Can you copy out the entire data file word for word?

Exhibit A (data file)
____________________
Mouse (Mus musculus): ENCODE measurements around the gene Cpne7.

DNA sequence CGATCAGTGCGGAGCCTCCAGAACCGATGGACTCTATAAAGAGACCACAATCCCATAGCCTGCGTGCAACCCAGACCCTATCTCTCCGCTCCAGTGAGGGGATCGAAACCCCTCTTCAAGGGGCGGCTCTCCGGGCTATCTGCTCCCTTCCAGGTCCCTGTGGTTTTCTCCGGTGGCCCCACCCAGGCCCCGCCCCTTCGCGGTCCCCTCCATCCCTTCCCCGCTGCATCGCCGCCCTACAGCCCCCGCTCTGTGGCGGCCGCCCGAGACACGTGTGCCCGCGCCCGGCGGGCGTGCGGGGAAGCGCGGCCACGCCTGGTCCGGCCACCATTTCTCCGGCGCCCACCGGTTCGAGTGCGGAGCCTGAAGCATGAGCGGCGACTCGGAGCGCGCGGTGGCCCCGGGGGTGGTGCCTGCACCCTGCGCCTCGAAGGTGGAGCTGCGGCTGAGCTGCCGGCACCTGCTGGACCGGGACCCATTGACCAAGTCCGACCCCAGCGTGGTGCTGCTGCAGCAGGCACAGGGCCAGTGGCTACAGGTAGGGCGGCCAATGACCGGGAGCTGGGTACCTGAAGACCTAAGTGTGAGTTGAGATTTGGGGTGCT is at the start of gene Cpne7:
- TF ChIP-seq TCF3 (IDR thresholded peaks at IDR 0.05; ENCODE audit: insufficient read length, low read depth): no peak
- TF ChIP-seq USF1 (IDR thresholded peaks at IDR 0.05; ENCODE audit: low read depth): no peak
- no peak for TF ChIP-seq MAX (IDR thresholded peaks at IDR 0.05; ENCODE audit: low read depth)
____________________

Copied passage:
Mouse (Mus musculus): ENCODE measurements around the gene Cpne7.

DNA sequence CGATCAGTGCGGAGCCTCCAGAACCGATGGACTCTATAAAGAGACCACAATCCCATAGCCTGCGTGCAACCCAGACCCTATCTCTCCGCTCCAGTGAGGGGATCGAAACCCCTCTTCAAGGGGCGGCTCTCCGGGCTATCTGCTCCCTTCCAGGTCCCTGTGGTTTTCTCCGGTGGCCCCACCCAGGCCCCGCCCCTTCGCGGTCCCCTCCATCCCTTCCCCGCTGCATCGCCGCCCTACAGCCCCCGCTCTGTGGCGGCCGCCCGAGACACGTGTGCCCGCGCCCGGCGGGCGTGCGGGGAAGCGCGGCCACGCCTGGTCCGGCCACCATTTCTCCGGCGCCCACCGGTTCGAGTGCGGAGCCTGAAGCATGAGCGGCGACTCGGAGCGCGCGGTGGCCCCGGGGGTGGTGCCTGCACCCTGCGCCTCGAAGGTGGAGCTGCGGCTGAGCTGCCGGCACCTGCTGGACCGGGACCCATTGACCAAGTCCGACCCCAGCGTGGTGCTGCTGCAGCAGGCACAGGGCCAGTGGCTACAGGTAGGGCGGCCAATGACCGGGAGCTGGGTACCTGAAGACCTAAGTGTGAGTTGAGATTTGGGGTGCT is at the start of gene Cpne7:
- TF ChIP-seq TCF3 (IDR thresholded peaks at IDR 0.05; ENCODE audit: insufficient read length, low read depth): no peak
- TF ChIP-seq USF1 (IDR thresholded peaks at IDR 0.05; ENCODE audit: low read depth): no peak
- no peak for TF ChIP-seq MAX (IDR thresholded peaks at IDR 0.05; ENCODE audit: low read depth)